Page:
Wednesday, August 12, 2009

Happy Birthday, Marvel!

On Tuesday night, comic book shops across the country celebrating Marvel Comics' 70th anniversary with special after-hours sales and events, and I went to two stores in Orange County that celebrated the House of Ideas, and although I passed on the much hyped The Marvels Project #1, I did acquire some completely affordable back issues of X-Statics. To celebrate Marvel's birthday, I've decided to list my top seven most personal, memorable Marvel moments. Disclaimer: The comics on this list aren't necessarily my favorite singular Marvel issues, but they are attached to memories that have enabled me to treasure comics in the mighty Marvel manner today!

7. Daredevil: Born Again. Before he redefined Batman with the beloved The Dark Knight Returns, Frank Miller deconstructed the Man Without Fear in the Daredevil story arc "Born Again." I read this arc as a whole, collected in trade paperback, and was most impressed with Miller's ability to strip away everything we know of Matt Murdock, from his position as a lawyer, to his friendships, to the very Daredevil costume, yet expose and retain what makes the character relevant to readers and the Marvel Universe as a whole. It truly takes a man without fear to see his life destroyed and still find a way to save the day and win the girl.

6. The Punisher: Welcome Back, Frank. I was a fast fan of the Garth Ennis/Steve Dillon collaboration thanks to their work on Preacher, so picking up this Punisher relaunch via trade paperback was a no-brainer. I'll be honest; I wasn't overwhelmed with the story. Sure, the action was fast-paced, and the characters were true to the original spirit of Punisher comics, but the complexity I'd anticipated from the context of Preacher wasn't there -- until the last page. A ragtag group of Punisher wanna-be's catch up with Frank, ask him if he'd like to join their crusade, if a team of gun-toting vigilantes eradicating crime is what the Punisher has always wanted . . . and, gun firing, Punisher replies, "No." The importance is two-fold: Frank prefers to work alone, and perhaps without his war on crime, he'd have no reason to live at all. So why would he really want it to end?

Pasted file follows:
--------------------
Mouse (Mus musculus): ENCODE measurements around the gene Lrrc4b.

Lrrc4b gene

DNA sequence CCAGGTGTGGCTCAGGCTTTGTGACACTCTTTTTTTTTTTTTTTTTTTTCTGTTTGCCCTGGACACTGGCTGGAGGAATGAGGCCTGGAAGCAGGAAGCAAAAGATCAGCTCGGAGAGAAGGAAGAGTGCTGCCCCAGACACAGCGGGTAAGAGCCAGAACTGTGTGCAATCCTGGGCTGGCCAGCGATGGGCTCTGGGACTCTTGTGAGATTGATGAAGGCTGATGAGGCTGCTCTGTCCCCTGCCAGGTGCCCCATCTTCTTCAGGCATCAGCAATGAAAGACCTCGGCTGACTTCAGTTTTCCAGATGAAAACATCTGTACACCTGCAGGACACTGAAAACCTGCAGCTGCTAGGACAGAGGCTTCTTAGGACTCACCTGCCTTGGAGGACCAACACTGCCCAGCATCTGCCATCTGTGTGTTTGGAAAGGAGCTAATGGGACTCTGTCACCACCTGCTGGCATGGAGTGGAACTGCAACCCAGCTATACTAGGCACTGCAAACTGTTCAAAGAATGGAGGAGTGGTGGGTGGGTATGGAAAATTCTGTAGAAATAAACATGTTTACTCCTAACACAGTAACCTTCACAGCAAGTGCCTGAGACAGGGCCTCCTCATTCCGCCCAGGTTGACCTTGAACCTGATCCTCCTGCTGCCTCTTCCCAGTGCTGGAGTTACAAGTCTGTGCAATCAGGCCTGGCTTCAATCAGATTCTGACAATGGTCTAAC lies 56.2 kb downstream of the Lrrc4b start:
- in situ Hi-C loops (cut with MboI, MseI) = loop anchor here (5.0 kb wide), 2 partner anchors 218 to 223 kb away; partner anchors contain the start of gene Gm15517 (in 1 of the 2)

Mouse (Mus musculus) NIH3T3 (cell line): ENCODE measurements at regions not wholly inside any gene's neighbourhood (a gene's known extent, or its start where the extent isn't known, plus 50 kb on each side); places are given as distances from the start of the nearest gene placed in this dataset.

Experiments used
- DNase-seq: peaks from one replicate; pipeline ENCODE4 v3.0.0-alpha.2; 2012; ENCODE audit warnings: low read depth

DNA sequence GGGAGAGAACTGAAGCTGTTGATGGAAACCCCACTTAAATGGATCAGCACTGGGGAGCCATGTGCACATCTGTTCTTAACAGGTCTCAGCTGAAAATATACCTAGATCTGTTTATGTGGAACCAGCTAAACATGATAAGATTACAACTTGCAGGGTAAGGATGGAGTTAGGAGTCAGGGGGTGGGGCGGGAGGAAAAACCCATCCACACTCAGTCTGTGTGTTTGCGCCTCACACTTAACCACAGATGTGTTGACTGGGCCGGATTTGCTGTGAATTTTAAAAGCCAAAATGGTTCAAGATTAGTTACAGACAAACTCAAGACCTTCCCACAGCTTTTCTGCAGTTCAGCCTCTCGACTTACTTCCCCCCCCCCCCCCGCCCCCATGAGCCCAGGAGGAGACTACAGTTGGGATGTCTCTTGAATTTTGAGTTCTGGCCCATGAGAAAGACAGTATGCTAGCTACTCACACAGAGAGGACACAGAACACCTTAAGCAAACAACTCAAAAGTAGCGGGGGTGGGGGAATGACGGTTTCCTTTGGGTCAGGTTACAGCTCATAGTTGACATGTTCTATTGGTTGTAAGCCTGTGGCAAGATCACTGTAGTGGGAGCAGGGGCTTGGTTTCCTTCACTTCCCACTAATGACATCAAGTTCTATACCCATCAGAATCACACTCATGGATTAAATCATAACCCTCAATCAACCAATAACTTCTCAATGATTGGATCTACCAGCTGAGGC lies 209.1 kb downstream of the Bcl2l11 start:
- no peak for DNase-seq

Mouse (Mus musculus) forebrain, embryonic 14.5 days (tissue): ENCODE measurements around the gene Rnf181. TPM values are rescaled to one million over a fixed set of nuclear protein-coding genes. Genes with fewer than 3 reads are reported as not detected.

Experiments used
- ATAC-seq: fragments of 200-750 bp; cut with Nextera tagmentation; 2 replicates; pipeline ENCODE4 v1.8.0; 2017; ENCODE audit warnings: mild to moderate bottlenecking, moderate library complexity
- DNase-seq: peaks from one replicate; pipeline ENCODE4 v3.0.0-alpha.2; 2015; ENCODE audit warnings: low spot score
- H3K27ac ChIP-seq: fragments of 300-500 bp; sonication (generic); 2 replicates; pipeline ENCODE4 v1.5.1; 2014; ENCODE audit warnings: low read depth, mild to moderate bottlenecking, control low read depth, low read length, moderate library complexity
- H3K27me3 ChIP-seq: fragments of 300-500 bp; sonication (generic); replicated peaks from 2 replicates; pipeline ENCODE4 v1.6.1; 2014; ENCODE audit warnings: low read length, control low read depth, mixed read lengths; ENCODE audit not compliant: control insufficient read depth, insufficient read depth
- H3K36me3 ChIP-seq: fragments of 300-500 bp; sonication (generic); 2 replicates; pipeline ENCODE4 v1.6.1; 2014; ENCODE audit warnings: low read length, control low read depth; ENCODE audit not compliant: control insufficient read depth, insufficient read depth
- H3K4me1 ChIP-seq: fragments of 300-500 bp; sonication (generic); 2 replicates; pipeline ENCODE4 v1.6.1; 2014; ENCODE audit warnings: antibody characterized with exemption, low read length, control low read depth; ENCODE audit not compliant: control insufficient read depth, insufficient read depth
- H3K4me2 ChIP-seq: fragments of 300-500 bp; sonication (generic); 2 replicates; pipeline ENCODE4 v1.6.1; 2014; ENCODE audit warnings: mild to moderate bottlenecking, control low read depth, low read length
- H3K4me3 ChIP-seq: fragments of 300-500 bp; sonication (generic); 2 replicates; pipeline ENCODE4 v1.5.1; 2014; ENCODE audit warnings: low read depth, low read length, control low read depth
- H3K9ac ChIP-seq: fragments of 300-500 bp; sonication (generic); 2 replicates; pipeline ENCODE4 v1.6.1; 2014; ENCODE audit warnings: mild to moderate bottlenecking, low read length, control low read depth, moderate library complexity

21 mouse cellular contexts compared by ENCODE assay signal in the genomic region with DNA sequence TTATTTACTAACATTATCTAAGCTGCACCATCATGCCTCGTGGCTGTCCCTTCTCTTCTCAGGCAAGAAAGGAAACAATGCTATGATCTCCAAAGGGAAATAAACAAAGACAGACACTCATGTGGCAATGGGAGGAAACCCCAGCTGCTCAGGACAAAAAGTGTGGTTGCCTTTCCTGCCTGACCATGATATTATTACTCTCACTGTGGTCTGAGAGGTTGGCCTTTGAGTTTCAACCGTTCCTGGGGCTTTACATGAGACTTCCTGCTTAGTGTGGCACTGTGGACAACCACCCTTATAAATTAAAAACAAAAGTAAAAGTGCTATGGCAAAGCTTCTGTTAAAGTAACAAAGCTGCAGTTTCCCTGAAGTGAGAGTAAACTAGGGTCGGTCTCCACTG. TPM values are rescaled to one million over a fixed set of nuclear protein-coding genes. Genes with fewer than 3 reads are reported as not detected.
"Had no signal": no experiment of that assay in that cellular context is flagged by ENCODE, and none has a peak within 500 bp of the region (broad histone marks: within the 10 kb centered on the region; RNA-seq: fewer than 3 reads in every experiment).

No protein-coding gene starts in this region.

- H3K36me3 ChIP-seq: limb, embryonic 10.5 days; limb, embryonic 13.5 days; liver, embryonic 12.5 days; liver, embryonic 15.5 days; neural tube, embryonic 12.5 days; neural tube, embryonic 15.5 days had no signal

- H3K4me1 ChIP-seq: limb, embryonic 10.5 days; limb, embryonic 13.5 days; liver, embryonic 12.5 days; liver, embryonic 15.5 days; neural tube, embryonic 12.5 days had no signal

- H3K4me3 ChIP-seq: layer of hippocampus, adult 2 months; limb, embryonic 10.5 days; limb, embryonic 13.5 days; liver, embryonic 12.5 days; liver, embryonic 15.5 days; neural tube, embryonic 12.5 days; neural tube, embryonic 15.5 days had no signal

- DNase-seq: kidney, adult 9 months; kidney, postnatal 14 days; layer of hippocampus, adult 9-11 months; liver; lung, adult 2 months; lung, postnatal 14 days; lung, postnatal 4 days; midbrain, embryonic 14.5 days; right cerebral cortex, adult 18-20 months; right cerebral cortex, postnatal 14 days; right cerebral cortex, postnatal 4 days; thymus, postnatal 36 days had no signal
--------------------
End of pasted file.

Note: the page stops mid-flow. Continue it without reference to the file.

5. The Secret Wars Tower of Doom Playset. I only had eight Secret Wars action figures as a kid, and I certainly didn't know they were attached to a multi-issue comic book epic, but before I enjoyed their adventures on the printed page, Captain America, Spider-man, Iron Man, and Wolverine were my Avengers that battled the likes of Dr. Doom, Magneto, Dr. Octopus, and Kang on the Tower of Doom playset in the living room. That playset had so many cool features, from the elevator to the secret war room, from the jail cell to the hidden compartment . . . I can really go on, but trust me. No five-inch plastic bad guy could ask for a better hideout.

4. Iron Man. By far, my favorite comic book movie to date. Yes, better than Dark Knight. Iron Man simply has it all: action, comedy, romance, significant character development, and two things Dark Knight just didn't have: the staging of a world bigger than its characters, and the upbeat wonder that superheroes should inspire. Think about it. At the end of Dark Knight, Batman is public enemy number one, which is certainly dynamic in its own right, but if he's content to let the people in his world think he's a murderer, what of us? At the end of Iron Man, Tony Stark lifts the curtain. "I'm a superhero, and it's awesome." As a kid, whose boots would you have preferred to fill?